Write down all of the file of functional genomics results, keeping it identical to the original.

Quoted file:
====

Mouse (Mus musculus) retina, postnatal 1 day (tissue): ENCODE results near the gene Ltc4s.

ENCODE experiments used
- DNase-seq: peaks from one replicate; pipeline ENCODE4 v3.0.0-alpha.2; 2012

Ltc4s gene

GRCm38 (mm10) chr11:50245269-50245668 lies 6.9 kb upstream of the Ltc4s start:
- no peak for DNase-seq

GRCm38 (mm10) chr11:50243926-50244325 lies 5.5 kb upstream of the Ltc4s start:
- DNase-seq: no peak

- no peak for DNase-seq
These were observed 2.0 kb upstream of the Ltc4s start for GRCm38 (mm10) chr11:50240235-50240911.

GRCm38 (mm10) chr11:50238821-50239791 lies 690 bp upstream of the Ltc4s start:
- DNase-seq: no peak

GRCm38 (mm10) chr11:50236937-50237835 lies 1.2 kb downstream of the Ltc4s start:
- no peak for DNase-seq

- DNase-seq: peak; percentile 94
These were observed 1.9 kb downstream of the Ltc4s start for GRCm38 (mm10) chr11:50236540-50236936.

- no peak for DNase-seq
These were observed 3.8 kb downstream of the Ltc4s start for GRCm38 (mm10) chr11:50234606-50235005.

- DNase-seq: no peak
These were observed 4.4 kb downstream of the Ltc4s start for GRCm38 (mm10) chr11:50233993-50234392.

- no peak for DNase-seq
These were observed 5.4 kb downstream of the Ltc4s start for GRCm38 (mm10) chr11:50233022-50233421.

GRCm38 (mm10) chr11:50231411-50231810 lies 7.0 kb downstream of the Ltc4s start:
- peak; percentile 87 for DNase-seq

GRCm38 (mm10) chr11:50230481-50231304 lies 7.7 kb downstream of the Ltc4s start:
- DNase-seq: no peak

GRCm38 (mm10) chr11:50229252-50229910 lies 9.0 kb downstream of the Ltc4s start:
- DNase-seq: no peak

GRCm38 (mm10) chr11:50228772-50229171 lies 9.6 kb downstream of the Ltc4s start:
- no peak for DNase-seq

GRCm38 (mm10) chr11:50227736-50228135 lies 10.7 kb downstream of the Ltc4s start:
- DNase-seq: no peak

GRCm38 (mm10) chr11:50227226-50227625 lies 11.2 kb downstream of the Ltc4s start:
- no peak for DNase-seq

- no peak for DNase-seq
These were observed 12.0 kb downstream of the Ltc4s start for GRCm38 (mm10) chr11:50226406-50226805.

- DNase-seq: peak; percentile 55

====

Mouse (Mus musculus) retina, postnatal 1 day (tissue): ENCODE results near the gene Ltc4s.

ENCODE experiments used
- DNase-seq: peaks from one replicate; pipeline ENCODE4 v3.0.0-alpha.2; 2012

Ltc4s gene

GRCm38 (mm10) chr11:50245269-50245668 lies 6.9 kb upstream of the Ltc4s start:
- no peak for DNase-seq

GRCm38 (mm10) chr11:50243926-50244325 lies 5.5 kb upstream of the Ltc4s start:
- DNase-seq: no peak

- no peak for DNase-seq
These were observed 2.0 kb upstream of the Ltc4s start for GRCm38 (mm10) chr11:50240235-50240911.

GRCm38 (mm10) chr11:50238821-50239791 lies 690 bp upstream of the Ltc4s start:
- DNase-seq: no peak

GRCm38 (mm10) chr11:50236937-50237835 lies 1.2 kb downstream of the Ltc4s start:
- no peak for DNase-seq

- DNase-seq: peak; percentile 94
These were observed 1.9 kb downstream of the Ltc4s start for GRCm38 (mm10) chr11:50236540-50236936.

- no peak for DNase-seq
These were observed 3.8 kb downstream of the Ltc4s start for GRCm38 (mm10) chr11:50234606-50235005.

- DNase-seq: no peak
These were observed 4.4 kb downstream of the Ltc4s start for GRCm38 (mm10) chr11:50233993-50234392.

- no peak for DNase-seq
These were observed 5.4 kb downstream of the Ltc4s start for GRCm38 (mm10) chr11:50233022-50233421.

GRCm38 (mm10) chr11:50231411-50231810 lies 7.0 kb downstream of the Ltc4s start:
- peak; percentile 87 for DNase-seq

GRCm38 (mm10) chr11:50230481-50231304 lies 7.7 kb downstream of the Ltc4s start:
- DNase-seq: no peak

GRCm38 (mm10) chr11:50229252-50229910 lies 9.0 kb downstream of the Ltc4s start:
- DNase-seq: no peak

GRCm38 (mm10) chr11:50228772-50229171 lies 9.6 kb downstream of the Ltc4s start:
- no peak for DNase-seq

GRCm38 (mm10) chr11:50227736-50228135 lies 10.7 kb downstream of the Ltc4s start:
- DNase-seq: no peak

GRCm38 (mm10) chr11:50227226-50227625 lies 11.2 kb downstream of the Ltc4s start:
- no peak for DNase-seq

- no peak for DNase-seq
These were observed 12.0 kb downstream of the Ltc4s start for GRCm38 (mm10) chr11:50226406-50226805.

- DNase-seq: peak; percentile 55